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Hidetaka 'Swery' Suehiro still wants to work in an office

The Japanese director and writer talks about his experience in remote working, his struggles through lockdowns and his love for the office life

Amongst prominent video game developers, Hidetaka "Swery" Suehiro stands out for the particular nature of his games, but also thanks to his affable personality. But his career started long before becoming famous for his crazy ideas and bringing his plush monkey with him around the world.

"When I was at SNK in the mid-Nineties", he tells us when we meet at Reboot Develop Blue in Dubrovnik. "I was just an employee. I could just try what I thought was a good idea without really much responsibility.

"Today, my ideas haven't particularly changed, but all the rest has. I have to commit to what I say from conception to actual implementation. And everything that comes after that requires much more responsibility. But that also means I now have the power to follow up with my ideas all the way."

"When I was a child in Japan, all the kids watched Gundam, I watched Knight Rider and A-Team"

This duality between being a creator first and foremost and having grown into a team leader pops up a few times during both our conversation and the talk he gave on stage at Reboot. Asked if he struggles with his responsibilities, he doesn't hesitate.

"It's better for me to work on a team because there are people out there who can, you know, do art or music better than me. So being able to work with them is much more beneficial".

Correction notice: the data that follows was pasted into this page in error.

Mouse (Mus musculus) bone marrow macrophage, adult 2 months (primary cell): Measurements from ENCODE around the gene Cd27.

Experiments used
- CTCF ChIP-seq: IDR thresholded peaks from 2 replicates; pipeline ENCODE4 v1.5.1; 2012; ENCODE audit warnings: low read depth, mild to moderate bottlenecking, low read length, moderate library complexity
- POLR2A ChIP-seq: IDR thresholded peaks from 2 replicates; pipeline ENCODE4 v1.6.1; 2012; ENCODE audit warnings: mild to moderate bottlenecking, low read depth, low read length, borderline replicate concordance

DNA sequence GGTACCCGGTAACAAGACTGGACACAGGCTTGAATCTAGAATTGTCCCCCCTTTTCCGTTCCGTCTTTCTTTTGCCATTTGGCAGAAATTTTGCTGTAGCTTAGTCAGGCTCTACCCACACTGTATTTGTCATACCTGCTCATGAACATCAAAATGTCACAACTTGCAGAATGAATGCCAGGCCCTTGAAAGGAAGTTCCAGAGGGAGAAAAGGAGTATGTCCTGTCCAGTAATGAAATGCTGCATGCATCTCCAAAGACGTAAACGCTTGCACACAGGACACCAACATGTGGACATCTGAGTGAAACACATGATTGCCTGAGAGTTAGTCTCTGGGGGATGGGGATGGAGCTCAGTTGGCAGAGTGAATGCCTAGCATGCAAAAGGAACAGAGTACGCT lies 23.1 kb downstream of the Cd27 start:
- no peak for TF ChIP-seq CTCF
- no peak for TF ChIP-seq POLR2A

Not only does he like to work with people, he likes to see them in person. And that's probably why his talk is all about asking himself – and the attending public – if we still need offices in a post-pandemic world.

He even asked it on Twitter a few days before, with Necrosoft Games' Brandon Sheffield answering that he hasn't worked in an office for eleven years and Q Games' Dylan Cuthbert arguing that what developers need are nice, fun, spacious offices. The survey ended with a clear preference for the "Don't need anymore" option but that didn't discourage Swery, who clearly goes the opposite way.

In fact, he spent most of his talk giving examples of how and why the lockdown and remote work were hard for him. Because while you can do so many things remotely, the lack of human contact is crucial – it takes away responsibility, direct communication, body language.

He mentions quite a few projects that were derailed by the necessity for remote working. He lost seventeen months on a project because he wasn't able to meet the client for a whole year and then he had to convince them again it was worth continuing the development. He went through many delays and even had to change the publisher for the Switch version of The Good Life.

And for the first time in his career, he gave up on a project because after eight months of silence he had lost motivation. We asked him if it was Hotel Barcelona, the all-star project in collaboration with Suda51 and Keiichiro Toyama that was jokingly announced three years ago but "No, it was actually something much bigger than that," he says. "Hotel Barcelona still exists though."

Swery pointed to issues with Deadly Premonition 2 as an example of the problems that can occur with remote working

Probably, his worst working experience during the pandemic was getting to the finish line with Deadly Premonition 2: A Blessing in Disguise, a game that came out on Switch in July 2020. In his talk – referring to slides on the big screen with the title Deadly Premonition 2 partially redacted but still clearly legible – Swery said he was "being ghosted" during the final months of development. According to the director, there were so many fixes needed that he submitted approximately 2,000 tickets and not only does he say they were never addressed, he also claims he never had a chance to talk to anybody from the publisher and the studio.